R For Dummies, 2nd Edition
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In the R programming language, a conversion from a matrix to a data frame can’t be used to construct a data frame with different types of values. If you combine both numeric and character data in a matrix, for example, everything will be converted to character.

You can construct a data frame from scratch, though, using the data.frame() function. Once a data frame is created, you can add observations to a data frame.

Make a data frame from vectors in R

So, let’s make a little data frame with the names, salaries, and starting dates of a few imaginary co-workers. First, you create three vectors that contain the necessary information like this:
> employee <- c('John Doe','Peter Gynn','Jolie Hope')
> salary <- c(21000, 23400, 26800)
> startdate <- as.Date(c('2010-11-1','2008-3-25','2007-3-14'))
Now you have three different vectors in your workspace:
  • A character vector called employee, containing the names

  • A numeric vector called salary, containing the yearly salaries

  • A date vector called startdate, containing the dates on which the co-workers started

Next, you combine the three vectors into a data frame using the following code:
> employ.data <- data.frame(employee, salary, startdate)
The result of this is a data frame, employ.data, with the following structure:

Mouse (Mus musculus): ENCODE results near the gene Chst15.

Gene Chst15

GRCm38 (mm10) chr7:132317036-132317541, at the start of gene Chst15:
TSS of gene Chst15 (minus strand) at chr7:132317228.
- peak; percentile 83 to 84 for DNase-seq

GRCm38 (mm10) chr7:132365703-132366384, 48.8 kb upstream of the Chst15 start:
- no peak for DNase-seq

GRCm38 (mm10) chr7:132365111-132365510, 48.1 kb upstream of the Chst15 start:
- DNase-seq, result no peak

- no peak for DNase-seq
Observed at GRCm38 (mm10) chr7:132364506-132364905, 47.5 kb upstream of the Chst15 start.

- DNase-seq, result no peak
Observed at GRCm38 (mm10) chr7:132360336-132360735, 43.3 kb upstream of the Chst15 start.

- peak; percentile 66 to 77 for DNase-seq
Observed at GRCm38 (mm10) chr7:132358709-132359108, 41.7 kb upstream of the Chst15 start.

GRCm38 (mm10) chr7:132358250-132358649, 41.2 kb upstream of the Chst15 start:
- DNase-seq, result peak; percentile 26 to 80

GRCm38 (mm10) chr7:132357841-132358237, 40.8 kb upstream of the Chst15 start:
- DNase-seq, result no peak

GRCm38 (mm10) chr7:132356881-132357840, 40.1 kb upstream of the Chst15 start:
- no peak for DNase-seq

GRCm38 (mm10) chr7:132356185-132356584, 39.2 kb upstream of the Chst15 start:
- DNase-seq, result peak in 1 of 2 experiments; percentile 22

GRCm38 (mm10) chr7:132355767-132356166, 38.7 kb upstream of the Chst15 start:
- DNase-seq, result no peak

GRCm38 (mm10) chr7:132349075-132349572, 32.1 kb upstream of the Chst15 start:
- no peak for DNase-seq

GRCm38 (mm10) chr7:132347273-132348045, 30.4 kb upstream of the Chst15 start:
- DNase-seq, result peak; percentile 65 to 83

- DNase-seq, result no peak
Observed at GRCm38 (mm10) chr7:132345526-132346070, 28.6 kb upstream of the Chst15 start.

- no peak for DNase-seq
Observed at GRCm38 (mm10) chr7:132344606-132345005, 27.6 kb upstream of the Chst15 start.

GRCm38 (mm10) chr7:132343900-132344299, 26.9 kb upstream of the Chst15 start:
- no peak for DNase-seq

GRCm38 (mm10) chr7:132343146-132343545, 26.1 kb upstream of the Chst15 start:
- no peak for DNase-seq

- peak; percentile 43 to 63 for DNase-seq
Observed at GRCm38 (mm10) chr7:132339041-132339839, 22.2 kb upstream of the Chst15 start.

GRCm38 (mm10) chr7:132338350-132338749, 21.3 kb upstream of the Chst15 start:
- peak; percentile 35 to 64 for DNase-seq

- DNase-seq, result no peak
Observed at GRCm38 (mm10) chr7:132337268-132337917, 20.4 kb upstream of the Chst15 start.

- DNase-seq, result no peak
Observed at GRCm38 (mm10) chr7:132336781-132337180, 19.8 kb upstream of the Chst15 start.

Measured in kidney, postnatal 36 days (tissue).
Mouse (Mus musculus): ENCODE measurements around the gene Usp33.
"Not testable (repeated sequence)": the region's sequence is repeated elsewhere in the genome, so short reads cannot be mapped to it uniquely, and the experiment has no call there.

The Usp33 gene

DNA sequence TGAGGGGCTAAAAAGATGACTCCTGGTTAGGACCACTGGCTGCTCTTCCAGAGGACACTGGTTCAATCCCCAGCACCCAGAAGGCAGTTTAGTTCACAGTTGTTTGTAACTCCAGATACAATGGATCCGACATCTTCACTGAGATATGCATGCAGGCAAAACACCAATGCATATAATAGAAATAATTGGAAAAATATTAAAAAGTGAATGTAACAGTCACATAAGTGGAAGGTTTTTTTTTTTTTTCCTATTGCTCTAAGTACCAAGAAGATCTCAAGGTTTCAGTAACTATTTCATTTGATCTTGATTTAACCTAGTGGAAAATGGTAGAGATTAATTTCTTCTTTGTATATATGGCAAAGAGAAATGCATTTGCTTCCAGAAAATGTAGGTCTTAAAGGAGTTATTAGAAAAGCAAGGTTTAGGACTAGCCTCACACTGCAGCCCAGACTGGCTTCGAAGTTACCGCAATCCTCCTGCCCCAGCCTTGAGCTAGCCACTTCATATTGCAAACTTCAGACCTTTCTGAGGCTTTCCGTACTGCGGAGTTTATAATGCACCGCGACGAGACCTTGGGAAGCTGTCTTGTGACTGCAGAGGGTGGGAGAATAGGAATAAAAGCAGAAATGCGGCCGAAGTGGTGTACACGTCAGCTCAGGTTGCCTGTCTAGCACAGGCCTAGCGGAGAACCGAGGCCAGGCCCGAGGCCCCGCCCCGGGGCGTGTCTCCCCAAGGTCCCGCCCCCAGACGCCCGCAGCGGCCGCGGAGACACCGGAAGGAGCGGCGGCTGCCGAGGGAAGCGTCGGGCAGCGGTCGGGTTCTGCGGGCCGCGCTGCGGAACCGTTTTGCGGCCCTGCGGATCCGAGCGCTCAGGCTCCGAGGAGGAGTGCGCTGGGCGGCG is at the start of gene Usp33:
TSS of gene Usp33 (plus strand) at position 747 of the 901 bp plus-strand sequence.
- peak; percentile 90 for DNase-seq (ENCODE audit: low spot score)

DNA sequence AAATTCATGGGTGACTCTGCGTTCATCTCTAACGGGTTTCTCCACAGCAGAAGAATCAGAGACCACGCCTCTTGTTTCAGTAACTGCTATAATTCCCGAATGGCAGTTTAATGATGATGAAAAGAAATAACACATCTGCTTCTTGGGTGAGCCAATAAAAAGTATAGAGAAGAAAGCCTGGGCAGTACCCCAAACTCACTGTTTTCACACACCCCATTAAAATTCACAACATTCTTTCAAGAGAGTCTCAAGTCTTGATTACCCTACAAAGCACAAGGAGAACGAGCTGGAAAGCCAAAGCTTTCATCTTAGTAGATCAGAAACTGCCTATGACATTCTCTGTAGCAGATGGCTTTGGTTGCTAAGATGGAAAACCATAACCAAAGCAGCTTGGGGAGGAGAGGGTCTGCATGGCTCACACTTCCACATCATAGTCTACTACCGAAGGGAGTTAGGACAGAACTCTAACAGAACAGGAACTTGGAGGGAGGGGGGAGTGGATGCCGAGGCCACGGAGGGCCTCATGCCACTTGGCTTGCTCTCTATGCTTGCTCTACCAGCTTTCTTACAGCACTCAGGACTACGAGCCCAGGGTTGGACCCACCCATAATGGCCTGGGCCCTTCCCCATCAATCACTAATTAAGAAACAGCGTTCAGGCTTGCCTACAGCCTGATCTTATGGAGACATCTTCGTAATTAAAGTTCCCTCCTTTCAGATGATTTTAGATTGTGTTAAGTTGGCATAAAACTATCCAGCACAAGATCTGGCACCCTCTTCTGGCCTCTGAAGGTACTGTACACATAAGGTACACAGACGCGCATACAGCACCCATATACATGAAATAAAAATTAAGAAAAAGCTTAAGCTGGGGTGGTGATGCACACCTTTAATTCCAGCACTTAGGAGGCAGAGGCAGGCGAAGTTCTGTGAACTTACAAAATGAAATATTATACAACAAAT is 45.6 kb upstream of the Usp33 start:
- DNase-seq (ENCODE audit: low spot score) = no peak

> str(employ.data)
'data.frame': 3 obs. of 3 variables:
 $ employee : Factor w/ 3 levels "John Doe","Jolie Hope",..: 1 3 2
 $ salary  : num 21000 23400 26800
 $ startdate: Date, format: "2010-11-01" "2008-03-25" ...

To combine a number of vectors into a data frame, you simply add all vectors as arguments to the data.frame() function, separated by commas. R will create a data frame with the variables that are named the same as the vectors used.

Keep characters as characters in R

You may have noticed something odd when looking at the structure of employ.data. Whereas the vector employee is a character vector, R made the variable employee in the data frame a factor.

R does this by default, but you have an extra argument to the data.frame() function that can avoid this — namely, the argument stringsAsFactors. In the employ.data example, you can prevent the transformation to a factor of the employee variable by using the following code:

> employ.data <- data.frame(employee, salary, startdate, stringsAsFactors=FALSE)
If you look at the structure of the data frame now, you see that the variable employee is a character vector, as shown in the following output:
> str(employ.data)
'data.frame': 3 obs. of 3 variables:
 $ employee : chr "John Doe" "Peter Gynn" "Jolie Hope"
 $ salary  : num 21000 23400 26800
 $ startdate: Date, format: "2010-11-01" "2008-03-25" ...

By default, R always transforms character vectors to factors when creating a data frame with character vectors or converting a character matrix to a data frame. This can be a nasty cause of errors in your code if you’re not aware of it. If you make it a habit to always specify the stringsAsFactors argument, you can avoid a lot of frustration.

About This Article

This article is from the book:

About the book authors:

Andrie de Vries is a leading R expert and Business Services Director for Revolution Analytics. With over 20 years of experience, he provides consulting and training services in the use of R. Joris Meys is a statistician, R programmer and R lecturer with the faculty of Bio-Engineering at the University of Ghent.

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